Goldman Sachs Report Says ROI on College Falling


A new report by Goldman Sachs looked into the return on college investment and discovered that the average return on investment is decreasing. Compared to 2010 when graduates needed eight years to break even, the number has risen to nine years today with estimates that the number will grow further.

The Goldman Sachs report predicts that students graduating from college in 2030 will not see any return on their investment until the age of 33. For students graduating in 2050, the estimate is that they will be 37 years old before the break even.

In their report, Robert D. Boroujerdi and Christopher Wolf write that college choice considerably affects one’s future earnings and should be thus carefully considered. They argue:

“Graduates from the bottom 25 percent (of) colleges earn less, on average, than high school graduates.”

The same goes for students who decide to major in the Arts, Education and other social sciences, which the report characterizes as ‘negative return’ options. For such low-paying graduates, the Goldman Sach’s report says:

“For them, college may not increasingly be worth it.”

Lydia Frank echoes Goldman Sachs’ statement, warning that students need to carefully research and consider all of their options and choose those with the highest earning potential, CBS News says. Frank, who is the senior director at PayScale, explains:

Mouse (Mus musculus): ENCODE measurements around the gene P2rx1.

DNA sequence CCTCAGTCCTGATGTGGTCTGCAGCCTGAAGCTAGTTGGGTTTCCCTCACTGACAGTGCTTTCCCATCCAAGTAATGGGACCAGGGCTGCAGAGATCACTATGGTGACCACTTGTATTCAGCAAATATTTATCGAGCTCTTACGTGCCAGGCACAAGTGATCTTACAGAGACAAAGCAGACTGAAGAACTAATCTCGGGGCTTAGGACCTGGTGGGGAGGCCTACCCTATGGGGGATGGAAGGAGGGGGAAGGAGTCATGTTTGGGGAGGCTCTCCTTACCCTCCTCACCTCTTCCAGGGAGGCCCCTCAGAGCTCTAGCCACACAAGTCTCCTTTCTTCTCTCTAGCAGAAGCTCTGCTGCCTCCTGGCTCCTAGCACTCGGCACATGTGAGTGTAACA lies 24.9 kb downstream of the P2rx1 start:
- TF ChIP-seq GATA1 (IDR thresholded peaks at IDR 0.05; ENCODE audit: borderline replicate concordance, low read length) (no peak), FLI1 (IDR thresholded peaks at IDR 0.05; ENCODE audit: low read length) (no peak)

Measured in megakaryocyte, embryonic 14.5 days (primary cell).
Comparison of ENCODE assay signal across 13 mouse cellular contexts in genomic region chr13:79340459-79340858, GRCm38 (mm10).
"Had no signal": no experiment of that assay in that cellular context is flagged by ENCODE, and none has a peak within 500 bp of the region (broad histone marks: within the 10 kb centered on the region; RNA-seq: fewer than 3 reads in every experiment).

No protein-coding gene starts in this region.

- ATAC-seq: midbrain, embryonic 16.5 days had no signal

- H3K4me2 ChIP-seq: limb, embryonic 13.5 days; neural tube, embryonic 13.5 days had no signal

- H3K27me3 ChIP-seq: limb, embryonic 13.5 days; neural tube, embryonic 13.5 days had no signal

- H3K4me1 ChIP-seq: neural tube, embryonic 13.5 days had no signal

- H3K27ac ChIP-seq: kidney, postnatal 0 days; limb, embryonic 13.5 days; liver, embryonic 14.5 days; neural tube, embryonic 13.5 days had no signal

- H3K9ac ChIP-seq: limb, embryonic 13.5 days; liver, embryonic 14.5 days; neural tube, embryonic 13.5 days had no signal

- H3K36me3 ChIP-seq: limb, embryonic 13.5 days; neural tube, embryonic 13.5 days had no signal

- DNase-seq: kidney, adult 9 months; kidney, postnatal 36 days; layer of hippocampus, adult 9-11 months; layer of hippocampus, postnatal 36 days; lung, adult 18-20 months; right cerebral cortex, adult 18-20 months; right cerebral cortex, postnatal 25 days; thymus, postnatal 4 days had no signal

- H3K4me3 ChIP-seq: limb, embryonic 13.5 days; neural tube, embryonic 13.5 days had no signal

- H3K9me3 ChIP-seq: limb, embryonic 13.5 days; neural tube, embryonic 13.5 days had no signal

“[C]ollege could be a poor financial investment if you don’t do some research ahead of time to understand earning potential for the field you’re interested in and weigh that against your potential student loan debt burden.”

The report contradicts recent data by the National Association of Colleges and Employers who in October reported that the hiring outlook is brighter as companies are planning to hire 11 percent more 2016 graduates to fill posts.

In their report, Boroujerdi and Wolf say that the modern marketplace requires more specialization than ever before, suggesting that education is not following along with the labor market in terms of worker specialization demand.

Goldman Sachs estimated the return on college education as the total net worth of grants and scholarships and the wages relinquished during one’s four-year studies, USA Today explains. These were measured against the wage premiums that graduates receive compared to high school graduates across the span of one’s working career.

The researchers explained that higher education is undergoing a significant change. With students heavily indebted and employees finding it hard to find skilled graduates, the companies are more open to the idea of hiring individuals with digital education credentials compared to traditional degrees. Already, tech giants like Google are creating nano and micro degrees to help students attain the level of education and specialization they expect from their future employees.

Education Department data reveals that top-ranking colleges, including Harvard and Princeton, offer the best value with graduates enjoying high earnings ten years after graduation. According to CNN Money, studying at a private college has an annual cost of $43,921. Public universities, on the other hand, come with a price tag of about $20,000 a year.

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